State of the Nation 2008

3. Foundations for Innovation — Elements of the Innovation System

3.3 International Realities and Opportunities

Innovation is taking place all over the world, and Canada operates in a global economy. Large firms are multinational, often with significant operations in many parts of the world. Even small firms are tied to the international environment through their supply chain and through the goods and services that they export. The labour market for highly qualified personnel is transnational and highly mobile. The global economy has many new entrants from non-traditional sources that strive to carve out an internationally competitive niche. This has the effect of raising the overall level of competition.

In the last 10 years, we have seen changes in how and where S&T takes place globally, which in turn have resulted in changes in production and the trade of both goods and services. Users and consumers are driving demand for innovations. At the same time, access to information and communications tools is driving a network economy and new business development models. Faced with shorter and increasingly complex production cycles, and with greater access to highly skilled and less expensive employees around the world, companies are moving away from traditional in-house R&D. Company alliances have global reach. Higher education institutions, various levels of government, and not-for-profit research organizations are seeking the best talent, ideas and knowledge wherever they exist in order to leverage in-house assets and create economic and social value. Major research initiatives in science often involve collaboration among nations, researchers and companies. Some collaboration takes place within Canada — for example in major initiatives such as SNOLAB and TRIUMF. Canada also participates in international initiatives located around the world, including, for example, the European Organization for Nuclear Research — CERN and astronomy telescopes such as the Canada-France-Hawaii Telescope and Gemini North and South.

China and India are emerging as key competitors and collaborators. According to the OECD, China is now the third largest investor in R&D globally. India ranked first in a recent Economist Intelligence Unit survey on best overall overseas location for R&D. The U.S. and China were second and third.14

Interaction between scientists in touch with the most profound developments in their fields advances knowledge. The cross-fertilization of skills and ideas at the researcher level supports a range of research from basic curiosity-driven research to research that is closer to commercialization.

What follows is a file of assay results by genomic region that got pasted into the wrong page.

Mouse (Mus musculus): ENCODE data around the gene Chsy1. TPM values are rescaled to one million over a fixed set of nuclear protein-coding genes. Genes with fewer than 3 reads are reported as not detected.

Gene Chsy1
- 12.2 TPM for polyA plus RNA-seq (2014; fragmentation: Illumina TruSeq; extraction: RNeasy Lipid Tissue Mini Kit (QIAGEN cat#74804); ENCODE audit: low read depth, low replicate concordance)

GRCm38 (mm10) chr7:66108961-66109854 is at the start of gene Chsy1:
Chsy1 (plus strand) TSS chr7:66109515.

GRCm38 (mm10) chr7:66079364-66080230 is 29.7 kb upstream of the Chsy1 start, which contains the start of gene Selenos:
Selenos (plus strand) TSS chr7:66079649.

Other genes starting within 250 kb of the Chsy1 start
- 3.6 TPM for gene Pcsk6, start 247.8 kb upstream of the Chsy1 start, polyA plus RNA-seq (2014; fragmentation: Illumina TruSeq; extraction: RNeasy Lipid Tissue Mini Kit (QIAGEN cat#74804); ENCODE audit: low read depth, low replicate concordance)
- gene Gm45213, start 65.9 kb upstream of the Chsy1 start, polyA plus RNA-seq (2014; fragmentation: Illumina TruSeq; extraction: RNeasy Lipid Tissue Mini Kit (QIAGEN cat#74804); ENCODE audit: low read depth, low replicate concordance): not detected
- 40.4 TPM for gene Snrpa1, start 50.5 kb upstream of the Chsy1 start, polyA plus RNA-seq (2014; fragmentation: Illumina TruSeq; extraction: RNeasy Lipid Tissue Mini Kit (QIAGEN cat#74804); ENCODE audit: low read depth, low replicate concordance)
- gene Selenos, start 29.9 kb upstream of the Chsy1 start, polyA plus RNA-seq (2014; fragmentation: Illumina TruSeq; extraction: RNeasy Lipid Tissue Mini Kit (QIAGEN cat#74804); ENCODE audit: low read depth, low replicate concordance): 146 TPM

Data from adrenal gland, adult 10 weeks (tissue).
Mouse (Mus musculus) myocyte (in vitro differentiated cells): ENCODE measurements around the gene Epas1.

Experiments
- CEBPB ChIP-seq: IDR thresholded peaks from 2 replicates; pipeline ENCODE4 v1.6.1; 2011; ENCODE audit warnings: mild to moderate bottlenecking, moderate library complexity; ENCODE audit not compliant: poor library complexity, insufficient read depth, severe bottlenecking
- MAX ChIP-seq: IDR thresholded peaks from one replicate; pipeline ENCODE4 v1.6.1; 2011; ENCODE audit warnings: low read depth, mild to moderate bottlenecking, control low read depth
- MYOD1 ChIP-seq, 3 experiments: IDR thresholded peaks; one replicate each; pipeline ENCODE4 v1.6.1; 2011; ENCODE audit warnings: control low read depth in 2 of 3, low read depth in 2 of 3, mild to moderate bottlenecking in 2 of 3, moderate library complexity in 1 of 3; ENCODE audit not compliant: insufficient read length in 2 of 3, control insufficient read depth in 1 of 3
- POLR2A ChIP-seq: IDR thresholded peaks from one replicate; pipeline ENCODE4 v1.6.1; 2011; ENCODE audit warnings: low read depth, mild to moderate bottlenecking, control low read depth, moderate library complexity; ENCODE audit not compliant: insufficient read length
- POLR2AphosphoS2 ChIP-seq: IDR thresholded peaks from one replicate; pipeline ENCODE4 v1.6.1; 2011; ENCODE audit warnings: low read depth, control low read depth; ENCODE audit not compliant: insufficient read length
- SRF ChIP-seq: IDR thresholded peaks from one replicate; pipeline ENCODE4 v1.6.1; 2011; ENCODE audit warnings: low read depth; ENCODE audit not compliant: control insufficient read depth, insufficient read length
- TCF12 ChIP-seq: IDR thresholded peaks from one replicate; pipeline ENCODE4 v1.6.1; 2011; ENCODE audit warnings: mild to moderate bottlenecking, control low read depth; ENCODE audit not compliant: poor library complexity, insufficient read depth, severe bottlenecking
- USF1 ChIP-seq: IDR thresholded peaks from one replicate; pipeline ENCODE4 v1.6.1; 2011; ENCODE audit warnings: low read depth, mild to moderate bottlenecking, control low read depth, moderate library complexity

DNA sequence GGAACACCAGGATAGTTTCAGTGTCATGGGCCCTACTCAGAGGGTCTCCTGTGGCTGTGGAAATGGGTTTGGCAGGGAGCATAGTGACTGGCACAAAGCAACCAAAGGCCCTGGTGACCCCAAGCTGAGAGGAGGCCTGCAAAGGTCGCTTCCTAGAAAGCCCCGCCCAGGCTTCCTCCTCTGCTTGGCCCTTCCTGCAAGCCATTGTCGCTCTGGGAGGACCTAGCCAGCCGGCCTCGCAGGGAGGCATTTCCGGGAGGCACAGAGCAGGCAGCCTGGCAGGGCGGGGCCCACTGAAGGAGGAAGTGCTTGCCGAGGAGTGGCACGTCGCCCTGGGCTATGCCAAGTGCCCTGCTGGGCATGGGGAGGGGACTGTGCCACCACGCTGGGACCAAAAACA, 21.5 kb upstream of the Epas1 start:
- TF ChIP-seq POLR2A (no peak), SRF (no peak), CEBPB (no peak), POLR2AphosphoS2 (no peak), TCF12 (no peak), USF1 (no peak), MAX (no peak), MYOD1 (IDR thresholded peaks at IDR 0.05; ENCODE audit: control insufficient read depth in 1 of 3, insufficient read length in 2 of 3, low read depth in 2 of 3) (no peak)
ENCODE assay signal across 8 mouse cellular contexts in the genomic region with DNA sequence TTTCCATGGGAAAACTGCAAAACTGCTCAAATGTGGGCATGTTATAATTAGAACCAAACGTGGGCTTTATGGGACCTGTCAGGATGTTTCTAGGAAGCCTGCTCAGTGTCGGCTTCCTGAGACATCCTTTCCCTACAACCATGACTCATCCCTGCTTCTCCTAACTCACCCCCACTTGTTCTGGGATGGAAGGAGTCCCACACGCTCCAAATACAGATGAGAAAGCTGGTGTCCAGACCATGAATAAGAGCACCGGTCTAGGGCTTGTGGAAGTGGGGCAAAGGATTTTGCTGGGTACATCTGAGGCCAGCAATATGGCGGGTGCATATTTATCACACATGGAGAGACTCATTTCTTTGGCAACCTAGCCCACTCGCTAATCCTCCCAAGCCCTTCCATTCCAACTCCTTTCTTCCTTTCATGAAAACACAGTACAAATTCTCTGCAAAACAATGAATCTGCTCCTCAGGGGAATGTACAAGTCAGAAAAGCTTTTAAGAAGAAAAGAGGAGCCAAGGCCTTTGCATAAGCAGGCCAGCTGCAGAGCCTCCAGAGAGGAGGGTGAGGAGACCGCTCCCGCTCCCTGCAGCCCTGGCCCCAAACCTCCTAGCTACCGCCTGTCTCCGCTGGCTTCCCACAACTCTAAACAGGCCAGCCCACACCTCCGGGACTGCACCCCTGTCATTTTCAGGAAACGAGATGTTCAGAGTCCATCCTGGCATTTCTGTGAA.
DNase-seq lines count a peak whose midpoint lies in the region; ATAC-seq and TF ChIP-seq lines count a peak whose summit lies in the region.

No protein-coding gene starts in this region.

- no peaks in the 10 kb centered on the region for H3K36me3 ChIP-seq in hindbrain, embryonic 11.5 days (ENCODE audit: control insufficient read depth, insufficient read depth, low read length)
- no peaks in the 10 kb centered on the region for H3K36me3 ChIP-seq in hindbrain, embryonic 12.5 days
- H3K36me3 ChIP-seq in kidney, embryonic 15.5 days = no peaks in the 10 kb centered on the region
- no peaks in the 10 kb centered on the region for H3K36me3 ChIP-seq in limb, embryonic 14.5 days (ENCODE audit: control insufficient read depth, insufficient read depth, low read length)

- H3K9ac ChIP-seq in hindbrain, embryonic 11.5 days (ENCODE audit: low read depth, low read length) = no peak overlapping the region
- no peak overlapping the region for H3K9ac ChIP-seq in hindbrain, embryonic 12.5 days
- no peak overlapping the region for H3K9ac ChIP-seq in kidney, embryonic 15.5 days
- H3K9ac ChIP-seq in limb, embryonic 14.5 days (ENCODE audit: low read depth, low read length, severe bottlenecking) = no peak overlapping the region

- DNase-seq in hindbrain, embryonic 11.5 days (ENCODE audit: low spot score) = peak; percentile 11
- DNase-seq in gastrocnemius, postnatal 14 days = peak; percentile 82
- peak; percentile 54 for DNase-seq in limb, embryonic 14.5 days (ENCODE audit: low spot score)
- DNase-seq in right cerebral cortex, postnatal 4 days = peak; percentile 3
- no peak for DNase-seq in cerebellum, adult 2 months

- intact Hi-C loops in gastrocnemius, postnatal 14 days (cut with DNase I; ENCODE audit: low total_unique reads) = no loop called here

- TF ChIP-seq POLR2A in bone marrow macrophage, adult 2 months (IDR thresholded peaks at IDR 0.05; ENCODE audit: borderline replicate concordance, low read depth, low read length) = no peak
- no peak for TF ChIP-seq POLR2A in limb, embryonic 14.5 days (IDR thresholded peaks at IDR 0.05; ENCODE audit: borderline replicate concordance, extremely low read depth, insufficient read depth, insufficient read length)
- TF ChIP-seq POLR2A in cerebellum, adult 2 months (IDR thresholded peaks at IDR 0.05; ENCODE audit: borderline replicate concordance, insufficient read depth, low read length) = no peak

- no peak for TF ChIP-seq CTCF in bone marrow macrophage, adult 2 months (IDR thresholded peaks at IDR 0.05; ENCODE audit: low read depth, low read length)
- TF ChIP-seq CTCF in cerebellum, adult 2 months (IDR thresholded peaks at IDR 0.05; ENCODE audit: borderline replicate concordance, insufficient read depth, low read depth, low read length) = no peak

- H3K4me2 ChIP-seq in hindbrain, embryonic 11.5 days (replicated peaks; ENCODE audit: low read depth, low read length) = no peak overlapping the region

Canadian Light Source and International Collaboration

The Canadian Light Source (CLS) at the University of Saskatchewan in Saskatoon is Canada's national centre for synchrotron research — the use of brilliant light to view the microstructure of materials. This extremely bright light is produced by using powerful magnets and radio frequency waves to accelerate electrons to nearly the speed of light. Information obtained through the CLS enables scientists to gain powerful insights into substances as varied as soils, mine wastes, ores and minerals, biological tissues, functional foods and nutrient supplements, leading to a wide range of innovative products and processes that can improve life on the planet.

University of Saskatchewan Canada Research Chairs Graham George and Ingrid Pickering have used the CLS synchrotron to conduct research with profound applications. The contamination of well water by natural arsenic has resulted in the mass poisoning of nearly 100 million people in Bangladesh and the surrounding Ganges River Delta. Soil selenium levels in the area are very low, and the scarce selenium ingested is leached from the body in the arsenic selenium molecule. Selenium is essential to human health. Symptoms of selenium deficiency can closely resemble those of arsenic poisoning. George, Pickering and co-workers hypothesized that rather than arsenic poisoning, these Bangladeshi are actually suffering from selenium deficiency. The University of Saskatchewan team is now part of an international collaboration conducting a clinical trial of selenium supplementation in Bangladesh.

Canadian business, academic and government organizations need to have enough internal capacity to be able to absorb and adapt foreign knowledge. While it is true that the benefits of internationalR&D spill over into Canada, innovation leadership does not come from being a nation of free riders. To ensure that R&D is conducted in areas of importance to Canada and to better capture the benefits of international efforts, Canada needs a domestic S&T capacity that is both a source of world-class excellence and is capable of accessing excellence wherever it may be.


14 The Economist Intelligence Unit, Scattering the seeds of invention: The globalisation of research and development. 2004, p. 9.